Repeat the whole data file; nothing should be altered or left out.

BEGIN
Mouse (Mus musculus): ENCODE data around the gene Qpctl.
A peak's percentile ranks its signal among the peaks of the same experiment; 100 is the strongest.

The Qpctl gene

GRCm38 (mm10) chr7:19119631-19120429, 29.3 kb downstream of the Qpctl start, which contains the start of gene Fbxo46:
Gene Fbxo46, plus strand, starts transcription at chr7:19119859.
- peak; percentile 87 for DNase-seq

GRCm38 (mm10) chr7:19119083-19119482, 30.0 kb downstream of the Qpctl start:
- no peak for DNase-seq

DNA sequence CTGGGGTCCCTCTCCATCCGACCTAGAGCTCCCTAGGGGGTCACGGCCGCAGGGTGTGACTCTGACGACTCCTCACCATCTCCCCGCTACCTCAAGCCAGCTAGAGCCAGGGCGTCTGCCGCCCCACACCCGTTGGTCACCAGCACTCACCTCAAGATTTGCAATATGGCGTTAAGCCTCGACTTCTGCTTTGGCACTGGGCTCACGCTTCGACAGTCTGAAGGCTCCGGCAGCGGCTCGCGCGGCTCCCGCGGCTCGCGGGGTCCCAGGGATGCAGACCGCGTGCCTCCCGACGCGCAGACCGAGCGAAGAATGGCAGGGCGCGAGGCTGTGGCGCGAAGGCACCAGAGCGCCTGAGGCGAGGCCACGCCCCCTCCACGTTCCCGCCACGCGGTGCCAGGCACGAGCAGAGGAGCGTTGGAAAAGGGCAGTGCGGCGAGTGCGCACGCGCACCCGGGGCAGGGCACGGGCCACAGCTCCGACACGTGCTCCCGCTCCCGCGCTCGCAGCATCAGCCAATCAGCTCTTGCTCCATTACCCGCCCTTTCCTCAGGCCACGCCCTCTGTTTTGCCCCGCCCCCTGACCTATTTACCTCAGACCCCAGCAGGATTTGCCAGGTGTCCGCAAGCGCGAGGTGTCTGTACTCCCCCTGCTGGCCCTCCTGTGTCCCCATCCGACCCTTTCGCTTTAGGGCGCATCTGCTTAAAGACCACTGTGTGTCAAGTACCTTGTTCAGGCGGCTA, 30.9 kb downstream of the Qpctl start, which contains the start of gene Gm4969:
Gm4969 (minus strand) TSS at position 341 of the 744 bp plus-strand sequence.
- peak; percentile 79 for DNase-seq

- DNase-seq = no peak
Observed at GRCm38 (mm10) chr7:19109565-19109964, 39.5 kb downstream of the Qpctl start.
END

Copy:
Mouse (Mus musculus): ENCODE data around the gene Qpctl.
A peak's percentile ranks its signal among the peaks of the same experiment; 100 is the strongest.

The Qpctl gene

GRCm38 (mm10) chr7:19119631-19120429, 29.3 kb downstream of the Qpctl start, which contains the start of gene Fbxo46:
Gene Fbxo46, plus strand, starts transcription at chr7:19119859.
- peak; percentile 87 for DNase-seq

GRCm38 (mm10) chr7:19119083-19119482, 30.0 kb downstream of the Qpctl start:
- no peak for DNase-seq

DNA sequence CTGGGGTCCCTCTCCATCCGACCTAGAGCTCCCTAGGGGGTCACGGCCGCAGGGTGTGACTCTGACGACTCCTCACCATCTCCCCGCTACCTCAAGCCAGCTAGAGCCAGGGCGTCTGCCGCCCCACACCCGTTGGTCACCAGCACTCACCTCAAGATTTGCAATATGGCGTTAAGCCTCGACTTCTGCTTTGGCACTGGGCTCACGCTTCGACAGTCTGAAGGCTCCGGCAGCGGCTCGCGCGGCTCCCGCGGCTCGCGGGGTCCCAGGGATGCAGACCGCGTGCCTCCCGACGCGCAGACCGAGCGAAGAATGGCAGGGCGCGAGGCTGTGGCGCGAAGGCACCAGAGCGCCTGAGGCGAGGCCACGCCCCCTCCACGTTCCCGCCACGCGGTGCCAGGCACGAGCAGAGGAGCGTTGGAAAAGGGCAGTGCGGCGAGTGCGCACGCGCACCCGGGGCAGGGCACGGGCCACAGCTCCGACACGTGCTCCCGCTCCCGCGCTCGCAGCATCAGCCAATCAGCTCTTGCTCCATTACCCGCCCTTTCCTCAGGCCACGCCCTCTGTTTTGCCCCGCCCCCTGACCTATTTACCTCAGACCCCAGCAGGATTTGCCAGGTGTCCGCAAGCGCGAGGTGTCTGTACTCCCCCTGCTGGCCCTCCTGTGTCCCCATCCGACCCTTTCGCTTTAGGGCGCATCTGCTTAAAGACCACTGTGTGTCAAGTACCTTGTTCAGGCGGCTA, 30.9 kb downstream of the Qpctl start, which contains the start of gene Gm4969:
Gm4969 (minus strand) TSS at position 341 of the 744 bp plus-strand sequence.
- peak; percentile 79 for DNase-seq

- DNase-seq = no peak
Observed at GRCm38 (mm10) chr7:19109565-19109964, 39.5 kb downstream of the Qpctl start.